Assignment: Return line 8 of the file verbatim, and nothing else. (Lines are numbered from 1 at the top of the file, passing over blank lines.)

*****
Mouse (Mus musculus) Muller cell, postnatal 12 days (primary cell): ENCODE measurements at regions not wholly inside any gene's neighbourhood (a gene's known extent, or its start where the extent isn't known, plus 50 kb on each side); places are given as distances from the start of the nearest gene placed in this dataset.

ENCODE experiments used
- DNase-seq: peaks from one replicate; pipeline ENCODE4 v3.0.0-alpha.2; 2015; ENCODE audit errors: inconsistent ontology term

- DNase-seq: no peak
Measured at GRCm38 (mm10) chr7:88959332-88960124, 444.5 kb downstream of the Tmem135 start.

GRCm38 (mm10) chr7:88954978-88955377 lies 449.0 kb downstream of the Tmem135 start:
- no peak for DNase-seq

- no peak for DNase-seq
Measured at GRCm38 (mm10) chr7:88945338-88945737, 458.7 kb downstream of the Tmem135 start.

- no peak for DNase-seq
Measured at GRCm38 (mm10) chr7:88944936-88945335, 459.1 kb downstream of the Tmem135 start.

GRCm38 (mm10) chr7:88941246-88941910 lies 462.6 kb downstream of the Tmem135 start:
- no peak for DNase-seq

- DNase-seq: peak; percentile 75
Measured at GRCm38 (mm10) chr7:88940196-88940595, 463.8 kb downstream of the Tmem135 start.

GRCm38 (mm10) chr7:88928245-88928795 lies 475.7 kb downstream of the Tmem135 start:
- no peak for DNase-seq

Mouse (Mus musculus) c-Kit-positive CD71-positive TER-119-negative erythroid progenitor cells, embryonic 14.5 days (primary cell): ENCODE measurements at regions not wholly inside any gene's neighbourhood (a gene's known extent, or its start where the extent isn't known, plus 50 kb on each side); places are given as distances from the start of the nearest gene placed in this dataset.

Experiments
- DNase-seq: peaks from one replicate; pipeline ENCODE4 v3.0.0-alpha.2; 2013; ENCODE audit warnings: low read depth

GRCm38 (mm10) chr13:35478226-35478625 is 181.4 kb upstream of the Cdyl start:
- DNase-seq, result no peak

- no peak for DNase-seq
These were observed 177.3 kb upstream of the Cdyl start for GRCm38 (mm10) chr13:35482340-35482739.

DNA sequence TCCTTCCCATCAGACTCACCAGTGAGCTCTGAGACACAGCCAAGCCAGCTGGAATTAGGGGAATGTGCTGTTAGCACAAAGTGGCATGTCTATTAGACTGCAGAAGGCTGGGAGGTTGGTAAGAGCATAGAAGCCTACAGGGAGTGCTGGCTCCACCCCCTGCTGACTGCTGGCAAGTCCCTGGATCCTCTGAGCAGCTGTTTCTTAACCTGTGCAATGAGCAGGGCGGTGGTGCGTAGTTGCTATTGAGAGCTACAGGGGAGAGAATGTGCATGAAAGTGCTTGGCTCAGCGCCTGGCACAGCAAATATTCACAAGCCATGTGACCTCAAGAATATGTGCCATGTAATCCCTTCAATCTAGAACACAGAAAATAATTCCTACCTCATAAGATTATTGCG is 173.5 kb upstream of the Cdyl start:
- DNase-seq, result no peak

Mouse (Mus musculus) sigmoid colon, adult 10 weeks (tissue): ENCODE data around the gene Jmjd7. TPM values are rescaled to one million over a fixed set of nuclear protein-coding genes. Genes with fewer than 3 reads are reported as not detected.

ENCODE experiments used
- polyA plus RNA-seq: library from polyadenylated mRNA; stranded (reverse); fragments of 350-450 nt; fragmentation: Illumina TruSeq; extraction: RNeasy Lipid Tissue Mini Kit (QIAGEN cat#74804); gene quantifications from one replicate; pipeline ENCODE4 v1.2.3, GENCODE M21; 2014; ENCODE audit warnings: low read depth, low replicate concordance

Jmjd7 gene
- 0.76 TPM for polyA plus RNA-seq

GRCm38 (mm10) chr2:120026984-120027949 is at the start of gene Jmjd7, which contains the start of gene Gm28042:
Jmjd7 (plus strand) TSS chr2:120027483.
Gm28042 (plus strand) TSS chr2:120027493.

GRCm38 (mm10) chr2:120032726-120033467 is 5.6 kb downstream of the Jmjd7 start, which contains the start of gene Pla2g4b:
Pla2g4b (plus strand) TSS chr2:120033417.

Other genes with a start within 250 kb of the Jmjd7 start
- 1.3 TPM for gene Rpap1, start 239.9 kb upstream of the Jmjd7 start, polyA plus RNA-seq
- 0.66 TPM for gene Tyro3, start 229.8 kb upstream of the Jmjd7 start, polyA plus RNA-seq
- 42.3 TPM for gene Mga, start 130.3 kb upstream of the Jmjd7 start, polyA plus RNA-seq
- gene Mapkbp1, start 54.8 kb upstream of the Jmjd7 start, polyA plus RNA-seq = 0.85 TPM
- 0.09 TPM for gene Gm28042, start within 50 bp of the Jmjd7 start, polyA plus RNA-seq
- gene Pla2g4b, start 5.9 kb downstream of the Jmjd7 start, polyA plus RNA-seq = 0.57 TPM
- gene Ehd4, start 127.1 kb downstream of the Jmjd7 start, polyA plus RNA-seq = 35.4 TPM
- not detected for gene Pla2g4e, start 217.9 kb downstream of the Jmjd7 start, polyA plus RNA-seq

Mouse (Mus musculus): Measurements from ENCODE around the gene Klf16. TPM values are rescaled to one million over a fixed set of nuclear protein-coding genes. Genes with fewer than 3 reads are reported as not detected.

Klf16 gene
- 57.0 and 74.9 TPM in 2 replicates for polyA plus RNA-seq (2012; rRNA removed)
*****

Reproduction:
- no peak for DNase-seq